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Page last updated at 11:30 GMT, Sunday, 8 August 2010 12:30 UK

Willetts: "Can't guarantee every university will carry on"

On Sunday 08 August James Landale interviewed Universities Minister David Willetts.

Please note 'The Andrew Marr Show' must be credited if any part of this transcript is used.


JAMES LANDALE:

Now I've no wish to spoil anyone's holiday mood, but the A level results come out next week. It is of course a tense time for many teenagers as they wait to find out if they've made the grade for university. And these are difficult times for universities themselves: their funding has already been cut. Is the answer to let them charge students higher fees, or make graduates pay more tax? I'm joined now by the Universities Minister David Willetts. Thank you very much indeed for coming on. We'll talk all about that later, but first of all the story that's leading the news at the moment - the plans to cut milk for children under 5, free milk. Is that going to happen?

DAVID WILLETTS:

Well we're having a comprehensive spending review, so we're looking at a whole range of options. This is one of the options that's being looked at. If it were to happen - and no final decision has been taken - then obviously it would be very important to protect the poorest families and make sure that they continue to have access to a healthy diet. But we are still looking at a whole range of options.

JAMES LANDALE:

But it's quite a small amount of money we're talking about here. It's sort of £50 million a year. In the grand scheme of things.

DAVID WILLETTS:

Yeah, but this is a fundamental spending review. We've got to look at a whole range of options. And of course remember that Labour have said that they would reduce health spending compared with the plans that we've got. So our view is that you know you've got to look at a whole range of options, but we are protecting health. Within health, it's a matter of ensuring that we absolutely make the best possible use of the money that we've got.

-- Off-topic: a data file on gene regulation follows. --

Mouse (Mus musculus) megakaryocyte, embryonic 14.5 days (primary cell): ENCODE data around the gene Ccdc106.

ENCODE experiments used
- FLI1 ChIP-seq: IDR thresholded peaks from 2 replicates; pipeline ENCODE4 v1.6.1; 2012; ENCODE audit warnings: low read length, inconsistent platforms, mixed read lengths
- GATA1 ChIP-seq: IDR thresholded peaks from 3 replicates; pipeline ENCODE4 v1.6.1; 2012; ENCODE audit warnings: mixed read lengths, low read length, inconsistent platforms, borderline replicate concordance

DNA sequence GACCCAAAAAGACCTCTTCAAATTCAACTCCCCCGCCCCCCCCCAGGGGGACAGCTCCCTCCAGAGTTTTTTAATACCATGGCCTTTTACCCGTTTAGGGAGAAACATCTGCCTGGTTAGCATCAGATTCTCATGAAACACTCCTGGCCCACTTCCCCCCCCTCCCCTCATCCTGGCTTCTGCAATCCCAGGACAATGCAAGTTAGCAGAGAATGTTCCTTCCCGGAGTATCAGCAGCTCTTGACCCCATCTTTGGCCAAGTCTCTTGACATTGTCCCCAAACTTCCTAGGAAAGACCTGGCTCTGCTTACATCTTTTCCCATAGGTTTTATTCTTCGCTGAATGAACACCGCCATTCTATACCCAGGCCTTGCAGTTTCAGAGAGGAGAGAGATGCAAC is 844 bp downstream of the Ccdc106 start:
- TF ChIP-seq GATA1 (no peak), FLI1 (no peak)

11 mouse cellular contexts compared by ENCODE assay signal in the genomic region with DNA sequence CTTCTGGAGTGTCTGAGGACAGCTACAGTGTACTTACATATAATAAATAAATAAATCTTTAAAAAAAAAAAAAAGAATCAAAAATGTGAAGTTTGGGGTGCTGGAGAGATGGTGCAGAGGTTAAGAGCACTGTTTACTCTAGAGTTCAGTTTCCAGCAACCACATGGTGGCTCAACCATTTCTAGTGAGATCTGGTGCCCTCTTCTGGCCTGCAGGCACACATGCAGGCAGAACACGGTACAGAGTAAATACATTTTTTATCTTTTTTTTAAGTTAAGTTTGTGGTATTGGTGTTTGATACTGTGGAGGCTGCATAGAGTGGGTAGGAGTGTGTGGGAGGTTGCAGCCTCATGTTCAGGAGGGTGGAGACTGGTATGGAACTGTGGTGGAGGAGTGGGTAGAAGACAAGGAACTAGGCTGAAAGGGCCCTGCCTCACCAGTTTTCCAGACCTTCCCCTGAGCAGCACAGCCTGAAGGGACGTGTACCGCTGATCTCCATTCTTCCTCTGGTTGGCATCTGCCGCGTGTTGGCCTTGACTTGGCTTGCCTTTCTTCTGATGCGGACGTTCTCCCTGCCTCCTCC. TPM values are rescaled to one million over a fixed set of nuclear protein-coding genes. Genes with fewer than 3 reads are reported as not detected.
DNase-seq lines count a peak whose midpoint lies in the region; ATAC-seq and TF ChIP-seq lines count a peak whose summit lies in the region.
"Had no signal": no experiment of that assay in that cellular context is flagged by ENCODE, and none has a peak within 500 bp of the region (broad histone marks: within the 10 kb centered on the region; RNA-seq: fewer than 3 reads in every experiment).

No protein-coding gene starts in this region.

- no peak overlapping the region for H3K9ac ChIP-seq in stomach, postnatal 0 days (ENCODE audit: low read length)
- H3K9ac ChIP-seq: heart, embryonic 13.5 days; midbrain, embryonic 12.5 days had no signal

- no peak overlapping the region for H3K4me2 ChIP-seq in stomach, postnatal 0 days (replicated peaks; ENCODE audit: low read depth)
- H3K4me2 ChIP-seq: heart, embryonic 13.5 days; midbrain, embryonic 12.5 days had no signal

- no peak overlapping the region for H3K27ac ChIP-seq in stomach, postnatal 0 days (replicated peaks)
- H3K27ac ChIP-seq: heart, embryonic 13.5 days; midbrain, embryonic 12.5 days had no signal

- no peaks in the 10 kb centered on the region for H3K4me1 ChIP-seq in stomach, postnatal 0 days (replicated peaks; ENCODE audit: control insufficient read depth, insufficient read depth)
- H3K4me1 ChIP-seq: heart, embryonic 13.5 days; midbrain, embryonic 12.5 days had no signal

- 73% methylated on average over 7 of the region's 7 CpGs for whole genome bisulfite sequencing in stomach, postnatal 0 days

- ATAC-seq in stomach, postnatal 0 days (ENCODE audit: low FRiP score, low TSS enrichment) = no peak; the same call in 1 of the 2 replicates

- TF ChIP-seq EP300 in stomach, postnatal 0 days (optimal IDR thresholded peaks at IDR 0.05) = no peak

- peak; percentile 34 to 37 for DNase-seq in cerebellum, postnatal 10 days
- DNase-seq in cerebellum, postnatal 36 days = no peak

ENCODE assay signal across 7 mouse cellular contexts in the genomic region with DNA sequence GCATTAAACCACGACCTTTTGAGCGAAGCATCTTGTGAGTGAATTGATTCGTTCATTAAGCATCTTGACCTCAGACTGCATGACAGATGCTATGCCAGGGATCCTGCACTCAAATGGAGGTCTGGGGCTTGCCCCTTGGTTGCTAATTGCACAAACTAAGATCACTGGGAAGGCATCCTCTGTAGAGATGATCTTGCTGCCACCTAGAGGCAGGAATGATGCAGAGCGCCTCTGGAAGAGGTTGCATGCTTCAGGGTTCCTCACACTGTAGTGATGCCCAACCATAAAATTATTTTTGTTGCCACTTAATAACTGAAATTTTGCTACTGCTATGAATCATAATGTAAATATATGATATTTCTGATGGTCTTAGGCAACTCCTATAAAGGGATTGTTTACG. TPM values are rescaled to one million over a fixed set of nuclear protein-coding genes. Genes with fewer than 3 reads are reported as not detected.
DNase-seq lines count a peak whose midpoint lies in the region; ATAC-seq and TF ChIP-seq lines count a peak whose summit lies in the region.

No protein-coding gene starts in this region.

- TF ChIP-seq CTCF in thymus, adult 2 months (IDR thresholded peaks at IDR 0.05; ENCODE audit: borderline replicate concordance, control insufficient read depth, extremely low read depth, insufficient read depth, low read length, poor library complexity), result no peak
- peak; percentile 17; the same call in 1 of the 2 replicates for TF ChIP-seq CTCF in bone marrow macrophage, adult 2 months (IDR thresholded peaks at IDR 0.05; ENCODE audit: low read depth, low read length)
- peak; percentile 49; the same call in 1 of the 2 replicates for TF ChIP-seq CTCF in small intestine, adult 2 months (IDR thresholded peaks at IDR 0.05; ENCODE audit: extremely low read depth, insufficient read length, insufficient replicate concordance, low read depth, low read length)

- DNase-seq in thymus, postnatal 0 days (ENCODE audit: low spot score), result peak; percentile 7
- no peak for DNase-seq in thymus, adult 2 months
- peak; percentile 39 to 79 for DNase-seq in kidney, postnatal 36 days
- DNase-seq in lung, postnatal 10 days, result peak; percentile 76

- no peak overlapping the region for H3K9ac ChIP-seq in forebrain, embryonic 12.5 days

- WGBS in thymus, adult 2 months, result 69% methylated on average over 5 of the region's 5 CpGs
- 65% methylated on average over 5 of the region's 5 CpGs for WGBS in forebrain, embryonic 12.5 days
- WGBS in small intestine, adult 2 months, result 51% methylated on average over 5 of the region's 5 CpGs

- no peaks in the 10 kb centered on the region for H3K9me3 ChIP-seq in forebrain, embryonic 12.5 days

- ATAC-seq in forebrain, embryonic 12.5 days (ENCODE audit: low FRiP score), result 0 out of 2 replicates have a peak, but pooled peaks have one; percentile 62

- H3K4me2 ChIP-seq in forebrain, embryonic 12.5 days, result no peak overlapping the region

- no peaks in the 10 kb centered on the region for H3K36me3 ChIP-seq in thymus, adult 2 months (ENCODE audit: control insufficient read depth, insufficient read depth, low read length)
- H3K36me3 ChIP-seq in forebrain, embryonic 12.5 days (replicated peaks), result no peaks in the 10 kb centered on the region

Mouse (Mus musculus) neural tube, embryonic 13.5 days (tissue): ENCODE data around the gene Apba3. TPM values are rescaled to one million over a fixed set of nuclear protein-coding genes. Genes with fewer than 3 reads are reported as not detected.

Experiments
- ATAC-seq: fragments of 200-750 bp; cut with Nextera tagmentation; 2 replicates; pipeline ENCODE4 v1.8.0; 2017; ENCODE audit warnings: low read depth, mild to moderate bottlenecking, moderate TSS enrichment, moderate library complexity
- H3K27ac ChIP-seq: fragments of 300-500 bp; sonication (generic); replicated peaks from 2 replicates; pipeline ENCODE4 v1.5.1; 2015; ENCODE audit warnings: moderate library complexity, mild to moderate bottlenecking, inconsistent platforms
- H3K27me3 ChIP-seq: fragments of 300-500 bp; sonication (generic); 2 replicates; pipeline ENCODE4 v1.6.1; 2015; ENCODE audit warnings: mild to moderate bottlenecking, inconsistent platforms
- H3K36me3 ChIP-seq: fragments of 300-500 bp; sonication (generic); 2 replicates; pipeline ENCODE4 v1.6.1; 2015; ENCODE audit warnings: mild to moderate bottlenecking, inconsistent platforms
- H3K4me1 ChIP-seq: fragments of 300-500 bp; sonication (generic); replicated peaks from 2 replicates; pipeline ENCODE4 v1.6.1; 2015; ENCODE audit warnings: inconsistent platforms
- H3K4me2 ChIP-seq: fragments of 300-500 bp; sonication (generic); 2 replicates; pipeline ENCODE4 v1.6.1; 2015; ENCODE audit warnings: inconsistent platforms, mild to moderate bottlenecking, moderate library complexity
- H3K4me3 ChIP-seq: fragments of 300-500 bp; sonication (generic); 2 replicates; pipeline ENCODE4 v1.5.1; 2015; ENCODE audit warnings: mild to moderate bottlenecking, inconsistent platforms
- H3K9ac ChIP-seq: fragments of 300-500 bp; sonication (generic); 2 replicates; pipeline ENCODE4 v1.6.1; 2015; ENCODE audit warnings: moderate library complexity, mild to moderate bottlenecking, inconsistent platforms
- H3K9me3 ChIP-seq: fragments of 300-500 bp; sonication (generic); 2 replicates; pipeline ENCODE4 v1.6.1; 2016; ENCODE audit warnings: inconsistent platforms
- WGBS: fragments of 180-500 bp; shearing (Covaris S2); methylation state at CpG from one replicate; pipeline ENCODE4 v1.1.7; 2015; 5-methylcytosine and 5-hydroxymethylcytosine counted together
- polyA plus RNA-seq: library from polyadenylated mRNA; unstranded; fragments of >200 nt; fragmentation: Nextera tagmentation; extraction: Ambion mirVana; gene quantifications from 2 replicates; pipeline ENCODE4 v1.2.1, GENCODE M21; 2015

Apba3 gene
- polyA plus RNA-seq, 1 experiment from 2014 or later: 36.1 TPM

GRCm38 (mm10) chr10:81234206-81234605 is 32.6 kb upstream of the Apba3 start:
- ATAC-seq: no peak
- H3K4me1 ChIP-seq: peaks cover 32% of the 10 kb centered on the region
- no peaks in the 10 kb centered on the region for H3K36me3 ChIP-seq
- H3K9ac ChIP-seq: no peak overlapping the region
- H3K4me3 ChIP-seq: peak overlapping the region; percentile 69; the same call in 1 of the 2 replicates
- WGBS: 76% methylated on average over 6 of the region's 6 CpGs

JAMES LANDALE:

Is this one of these issues that David Cameron says in the Sunday Times this morning is "affordable in good times, but unacceptable in the bad"?

DAVID WILLETTS:

Well certainly one of the things that we are looking at across the board is are there services and benefits which are going to everyone when in reality, given that money is tight, we should be focusing those resources on the families and people in greatest need? That is one of the themes of this review, and I think it's absolutely the right principle to apply. And it's a principle that does mean that there will be more affluent families who don't continue to get assistance or help that they've perhaps got used to, but I think when times are tough it's right to concentrate help on the very poorest.

JAMES LANDALE:

Let's move on. A levels, as I said earlier, results are almost out; lots of nervous teenagers out there. Isn't the truth that more of them than ever, as ever, will get straight As? And what do you say to your universities who say, look, we just can't distinguish between these students anymore because everybody gets them? You know there is a real worry about grade inflation.

DAVID WILLETTS:

Well there are of course students working very hard and teachers working very hard, and the last thing they want is to have ministers saying that somehow they haven't achieved great things when they have. What universities say to us is that they do want a system that enables them to discriminate between different respective students. It was one of the arguments for bringing in the A* at A level. Now this is the first year of the A*, so it's obviously very early days, but that may help the more selective universities discriminate between students. Of course they can also do their own interviews, their own assessments on the basis of a much wider range of information about the young people.

JAMES LANDALE:

What exactly are you going to do about A levels because this exam was so important and it had absolutely no mention in the coalition document? So are you going to keep it? Are you going to reform it?

DAVID WILLETTS: